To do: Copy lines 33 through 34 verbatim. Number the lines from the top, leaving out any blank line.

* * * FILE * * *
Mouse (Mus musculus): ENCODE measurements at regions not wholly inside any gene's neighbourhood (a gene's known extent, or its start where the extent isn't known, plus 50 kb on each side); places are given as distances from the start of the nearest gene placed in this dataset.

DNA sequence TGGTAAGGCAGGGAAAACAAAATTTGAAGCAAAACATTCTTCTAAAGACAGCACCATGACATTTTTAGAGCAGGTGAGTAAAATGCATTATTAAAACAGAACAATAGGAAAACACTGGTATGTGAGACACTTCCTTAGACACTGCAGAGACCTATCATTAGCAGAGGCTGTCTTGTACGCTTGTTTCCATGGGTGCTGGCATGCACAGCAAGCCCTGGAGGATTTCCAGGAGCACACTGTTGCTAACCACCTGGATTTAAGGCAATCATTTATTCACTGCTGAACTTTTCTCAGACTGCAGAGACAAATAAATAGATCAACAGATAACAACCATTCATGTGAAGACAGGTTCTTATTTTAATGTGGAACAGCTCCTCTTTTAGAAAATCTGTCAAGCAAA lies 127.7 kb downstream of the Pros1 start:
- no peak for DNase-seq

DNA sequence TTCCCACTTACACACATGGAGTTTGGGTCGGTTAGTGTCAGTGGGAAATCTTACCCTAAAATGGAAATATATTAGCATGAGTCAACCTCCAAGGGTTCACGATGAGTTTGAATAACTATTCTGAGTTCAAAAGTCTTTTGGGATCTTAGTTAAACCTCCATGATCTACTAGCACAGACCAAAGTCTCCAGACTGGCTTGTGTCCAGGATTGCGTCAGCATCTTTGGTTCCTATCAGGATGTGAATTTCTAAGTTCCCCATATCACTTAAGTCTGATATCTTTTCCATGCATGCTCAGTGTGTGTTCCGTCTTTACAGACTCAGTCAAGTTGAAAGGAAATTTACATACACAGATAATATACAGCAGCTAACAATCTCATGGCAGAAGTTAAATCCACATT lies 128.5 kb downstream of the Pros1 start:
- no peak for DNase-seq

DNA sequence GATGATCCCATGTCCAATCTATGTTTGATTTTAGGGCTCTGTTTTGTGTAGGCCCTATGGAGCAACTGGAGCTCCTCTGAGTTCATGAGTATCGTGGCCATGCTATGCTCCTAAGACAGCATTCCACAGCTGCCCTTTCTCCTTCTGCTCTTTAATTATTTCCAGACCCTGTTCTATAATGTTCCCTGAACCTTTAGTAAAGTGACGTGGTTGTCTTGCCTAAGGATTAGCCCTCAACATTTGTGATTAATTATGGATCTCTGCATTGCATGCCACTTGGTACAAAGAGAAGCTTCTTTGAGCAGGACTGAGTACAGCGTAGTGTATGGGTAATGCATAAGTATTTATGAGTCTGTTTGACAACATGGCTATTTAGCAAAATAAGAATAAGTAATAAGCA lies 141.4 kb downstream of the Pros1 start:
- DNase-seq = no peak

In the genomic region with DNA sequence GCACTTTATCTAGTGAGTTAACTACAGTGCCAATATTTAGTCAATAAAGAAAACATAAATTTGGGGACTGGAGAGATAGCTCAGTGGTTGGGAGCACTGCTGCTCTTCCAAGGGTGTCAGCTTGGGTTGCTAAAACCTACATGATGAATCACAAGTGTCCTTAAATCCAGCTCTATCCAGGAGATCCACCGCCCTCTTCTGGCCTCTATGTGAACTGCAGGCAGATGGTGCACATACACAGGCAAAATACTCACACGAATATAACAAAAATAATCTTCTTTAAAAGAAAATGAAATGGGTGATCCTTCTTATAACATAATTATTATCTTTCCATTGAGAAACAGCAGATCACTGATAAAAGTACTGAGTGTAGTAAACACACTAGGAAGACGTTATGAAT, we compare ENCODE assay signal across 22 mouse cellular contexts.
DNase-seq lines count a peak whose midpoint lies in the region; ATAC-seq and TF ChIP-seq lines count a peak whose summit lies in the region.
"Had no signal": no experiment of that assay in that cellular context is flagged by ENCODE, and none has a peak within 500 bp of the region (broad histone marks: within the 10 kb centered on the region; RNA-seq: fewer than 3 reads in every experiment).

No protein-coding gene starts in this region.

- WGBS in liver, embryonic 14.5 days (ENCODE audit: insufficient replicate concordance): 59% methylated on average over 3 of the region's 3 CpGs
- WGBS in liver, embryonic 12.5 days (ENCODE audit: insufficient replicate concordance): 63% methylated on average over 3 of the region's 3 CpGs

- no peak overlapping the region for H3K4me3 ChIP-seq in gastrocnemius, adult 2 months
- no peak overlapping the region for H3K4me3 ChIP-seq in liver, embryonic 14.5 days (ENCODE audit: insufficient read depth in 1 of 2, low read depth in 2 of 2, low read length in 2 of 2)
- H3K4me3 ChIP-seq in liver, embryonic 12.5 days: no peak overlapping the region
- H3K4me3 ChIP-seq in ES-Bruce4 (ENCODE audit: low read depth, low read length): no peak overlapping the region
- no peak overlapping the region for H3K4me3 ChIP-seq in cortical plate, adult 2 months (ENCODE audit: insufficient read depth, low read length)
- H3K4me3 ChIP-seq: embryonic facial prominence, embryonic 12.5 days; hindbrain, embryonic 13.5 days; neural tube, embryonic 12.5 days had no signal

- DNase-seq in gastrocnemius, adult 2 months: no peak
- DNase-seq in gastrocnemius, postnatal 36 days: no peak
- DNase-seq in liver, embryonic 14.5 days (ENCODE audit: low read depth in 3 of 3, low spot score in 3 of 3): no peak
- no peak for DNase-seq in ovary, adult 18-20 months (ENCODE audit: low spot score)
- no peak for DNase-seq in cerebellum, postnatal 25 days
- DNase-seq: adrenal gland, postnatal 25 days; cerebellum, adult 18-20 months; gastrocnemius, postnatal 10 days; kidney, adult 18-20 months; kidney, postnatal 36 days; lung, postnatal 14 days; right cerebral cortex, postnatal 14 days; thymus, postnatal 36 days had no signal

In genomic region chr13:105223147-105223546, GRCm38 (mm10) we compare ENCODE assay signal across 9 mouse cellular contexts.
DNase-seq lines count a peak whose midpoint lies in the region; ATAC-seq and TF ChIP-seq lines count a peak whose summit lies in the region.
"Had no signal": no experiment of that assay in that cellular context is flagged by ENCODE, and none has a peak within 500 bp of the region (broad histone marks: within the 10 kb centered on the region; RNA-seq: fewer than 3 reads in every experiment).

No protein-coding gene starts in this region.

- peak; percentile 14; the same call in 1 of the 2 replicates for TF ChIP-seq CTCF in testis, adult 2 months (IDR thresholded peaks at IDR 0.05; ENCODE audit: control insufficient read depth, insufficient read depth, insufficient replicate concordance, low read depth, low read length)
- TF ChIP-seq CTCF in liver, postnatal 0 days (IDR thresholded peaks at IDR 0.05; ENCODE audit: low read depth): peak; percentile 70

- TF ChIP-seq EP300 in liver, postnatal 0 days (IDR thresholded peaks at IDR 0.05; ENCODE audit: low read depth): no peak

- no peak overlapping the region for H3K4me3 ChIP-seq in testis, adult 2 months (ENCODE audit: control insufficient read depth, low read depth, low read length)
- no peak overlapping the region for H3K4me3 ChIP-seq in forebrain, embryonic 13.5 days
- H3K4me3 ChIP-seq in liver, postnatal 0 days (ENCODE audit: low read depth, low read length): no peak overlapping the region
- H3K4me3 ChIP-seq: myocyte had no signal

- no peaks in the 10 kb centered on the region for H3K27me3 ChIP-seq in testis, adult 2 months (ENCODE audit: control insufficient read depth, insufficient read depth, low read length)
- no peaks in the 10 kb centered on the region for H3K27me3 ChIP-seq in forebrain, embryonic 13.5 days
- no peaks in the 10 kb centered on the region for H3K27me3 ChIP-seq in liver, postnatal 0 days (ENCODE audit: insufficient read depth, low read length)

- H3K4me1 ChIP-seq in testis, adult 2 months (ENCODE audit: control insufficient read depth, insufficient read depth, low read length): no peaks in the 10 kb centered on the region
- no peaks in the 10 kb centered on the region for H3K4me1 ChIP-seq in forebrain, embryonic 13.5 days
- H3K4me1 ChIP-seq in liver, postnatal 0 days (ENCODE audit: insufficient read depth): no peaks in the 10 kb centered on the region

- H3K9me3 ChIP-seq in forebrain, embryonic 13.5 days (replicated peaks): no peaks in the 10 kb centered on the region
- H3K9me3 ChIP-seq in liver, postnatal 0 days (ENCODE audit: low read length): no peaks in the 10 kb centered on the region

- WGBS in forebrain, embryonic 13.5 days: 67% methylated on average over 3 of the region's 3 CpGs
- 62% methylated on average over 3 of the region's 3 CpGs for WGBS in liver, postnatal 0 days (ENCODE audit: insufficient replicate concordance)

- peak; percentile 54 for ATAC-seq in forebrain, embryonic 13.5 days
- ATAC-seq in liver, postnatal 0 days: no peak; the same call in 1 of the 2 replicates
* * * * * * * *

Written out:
- no peak overlapping the region for H3K4me3 ChIP-seq in testis, adult 2 months (ENCODE audit: control insufficient read depth, low read depth, low read length)
- no peak overlapping the region for H3K4me3 ChIP-seq in forebrain, embryonic 13.5 days